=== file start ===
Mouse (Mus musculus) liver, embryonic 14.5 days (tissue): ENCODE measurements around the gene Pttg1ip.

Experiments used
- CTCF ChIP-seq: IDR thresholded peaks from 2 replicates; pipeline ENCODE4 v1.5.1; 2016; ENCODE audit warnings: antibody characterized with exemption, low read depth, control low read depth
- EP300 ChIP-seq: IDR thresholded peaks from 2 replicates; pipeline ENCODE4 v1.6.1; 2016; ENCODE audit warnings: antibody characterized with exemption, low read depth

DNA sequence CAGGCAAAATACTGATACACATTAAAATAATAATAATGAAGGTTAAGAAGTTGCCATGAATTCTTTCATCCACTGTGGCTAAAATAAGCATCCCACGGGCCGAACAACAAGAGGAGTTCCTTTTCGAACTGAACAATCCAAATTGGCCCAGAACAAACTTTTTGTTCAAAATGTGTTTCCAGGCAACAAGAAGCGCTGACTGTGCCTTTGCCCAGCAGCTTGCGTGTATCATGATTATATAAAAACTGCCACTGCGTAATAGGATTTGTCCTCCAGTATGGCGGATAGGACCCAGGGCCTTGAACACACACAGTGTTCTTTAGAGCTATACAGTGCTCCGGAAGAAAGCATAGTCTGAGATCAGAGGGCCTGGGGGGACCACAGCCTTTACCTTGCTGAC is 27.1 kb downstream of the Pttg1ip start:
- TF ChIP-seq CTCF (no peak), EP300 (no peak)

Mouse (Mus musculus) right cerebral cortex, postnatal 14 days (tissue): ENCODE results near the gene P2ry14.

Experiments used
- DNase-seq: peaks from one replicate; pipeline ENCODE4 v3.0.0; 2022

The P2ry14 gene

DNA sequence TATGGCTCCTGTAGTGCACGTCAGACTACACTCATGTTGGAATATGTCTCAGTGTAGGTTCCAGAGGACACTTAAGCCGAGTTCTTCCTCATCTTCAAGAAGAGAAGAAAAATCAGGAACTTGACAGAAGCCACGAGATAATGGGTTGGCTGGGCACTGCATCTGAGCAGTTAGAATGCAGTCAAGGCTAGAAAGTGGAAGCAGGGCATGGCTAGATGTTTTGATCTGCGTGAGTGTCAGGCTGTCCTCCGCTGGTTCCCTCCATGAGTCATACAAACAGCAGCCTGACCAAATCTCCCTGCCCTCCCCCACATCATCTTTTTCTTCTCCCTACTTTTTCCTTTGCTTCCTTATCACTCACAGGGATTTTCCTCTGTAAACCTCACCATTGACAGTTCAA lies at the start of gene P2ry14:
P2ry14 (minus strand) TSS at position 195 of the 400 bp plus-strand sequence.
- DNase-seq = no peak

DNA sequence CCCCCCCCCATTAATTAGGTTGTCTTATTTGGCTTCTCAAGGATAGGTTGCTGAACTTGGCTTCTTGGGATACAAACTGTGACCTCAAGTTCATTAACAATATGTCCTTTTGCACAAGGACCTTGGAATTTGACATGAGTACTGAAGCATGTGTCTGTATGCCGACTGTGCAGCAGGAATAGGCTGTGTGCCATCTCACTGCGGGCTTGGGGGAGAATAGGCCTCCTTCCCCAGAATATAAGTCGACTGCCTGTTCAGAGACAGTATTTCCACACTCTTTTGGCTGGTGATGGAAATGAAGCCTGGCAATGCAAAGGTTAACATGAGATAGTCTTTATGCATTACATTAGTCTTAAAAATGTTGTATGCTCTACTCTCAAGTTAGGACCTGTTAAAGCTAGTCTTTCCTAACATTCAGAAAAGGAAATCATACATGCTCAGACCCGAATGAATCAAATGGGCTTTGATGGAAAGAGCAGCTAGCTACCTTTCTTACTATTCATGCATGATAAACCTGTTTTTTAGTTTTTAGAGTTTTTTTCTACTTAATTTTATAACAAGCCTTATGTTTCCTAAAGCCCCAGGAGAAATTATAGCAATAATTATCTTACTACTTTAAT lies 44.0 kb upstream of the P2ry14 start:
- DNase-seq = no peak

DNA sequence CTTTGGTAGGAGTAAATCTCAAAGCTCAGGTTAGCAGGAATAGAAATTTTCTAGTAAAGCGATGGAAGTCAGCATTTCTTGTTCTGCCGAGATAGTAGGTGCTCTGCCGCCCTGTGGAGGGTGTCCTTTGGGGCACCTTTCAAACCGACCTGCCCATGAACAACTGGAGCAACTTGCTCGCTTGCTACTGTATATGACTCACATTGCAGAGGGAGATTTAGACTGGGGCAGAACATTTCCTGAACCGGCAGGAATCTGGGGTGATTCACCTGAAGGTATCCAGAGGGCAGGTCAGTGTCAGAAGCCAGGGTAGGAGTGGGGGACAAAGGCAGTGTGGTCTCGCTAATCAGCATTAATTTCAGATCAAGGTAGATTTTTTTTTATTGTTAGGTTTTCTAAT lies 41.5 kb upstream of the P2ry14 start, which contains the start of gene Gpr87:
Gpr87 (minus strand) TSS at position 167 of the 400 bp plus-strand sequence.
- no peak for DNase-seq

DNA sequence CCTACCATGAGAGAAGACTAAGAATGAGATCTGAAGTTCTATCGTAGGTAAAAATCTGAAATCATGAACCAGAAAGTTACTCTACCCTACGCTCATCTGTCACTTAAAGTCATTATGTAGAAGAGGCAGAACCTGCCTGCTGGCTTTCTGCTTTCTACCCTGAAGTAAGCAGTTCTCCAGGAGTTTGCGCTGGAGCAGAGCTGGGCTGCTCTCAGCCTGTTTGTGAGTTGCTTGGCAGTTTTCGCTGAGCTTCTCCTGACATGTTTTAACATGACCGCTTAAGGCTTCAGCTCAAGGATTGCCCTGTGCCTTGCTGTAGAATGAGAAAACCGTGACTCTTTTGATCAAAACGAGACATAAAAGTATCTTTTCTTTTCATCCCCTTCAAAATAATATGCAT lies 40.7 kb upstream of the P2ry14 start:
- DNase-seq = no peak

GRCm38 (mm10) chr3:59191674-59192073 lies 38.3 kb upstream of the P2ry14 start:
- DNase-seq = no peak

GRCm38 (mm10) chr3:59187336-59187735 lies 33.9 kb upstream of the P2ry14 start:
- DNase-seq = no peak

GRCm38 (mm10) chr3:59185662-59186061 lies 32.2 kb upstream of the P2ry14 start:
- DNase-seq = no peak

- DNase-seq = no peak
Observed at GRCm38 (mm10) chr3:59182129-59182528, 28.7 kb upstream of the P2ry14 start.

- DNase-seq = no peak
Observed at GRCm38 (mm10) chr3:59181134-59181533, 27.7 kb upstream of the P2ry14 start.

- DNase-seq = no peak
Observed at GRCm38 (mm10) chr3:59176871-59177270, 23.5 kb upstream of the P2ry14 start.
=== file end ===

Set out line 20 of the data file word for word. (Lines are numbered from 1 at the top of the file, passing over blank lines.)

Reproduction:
- DNase-seq = no peak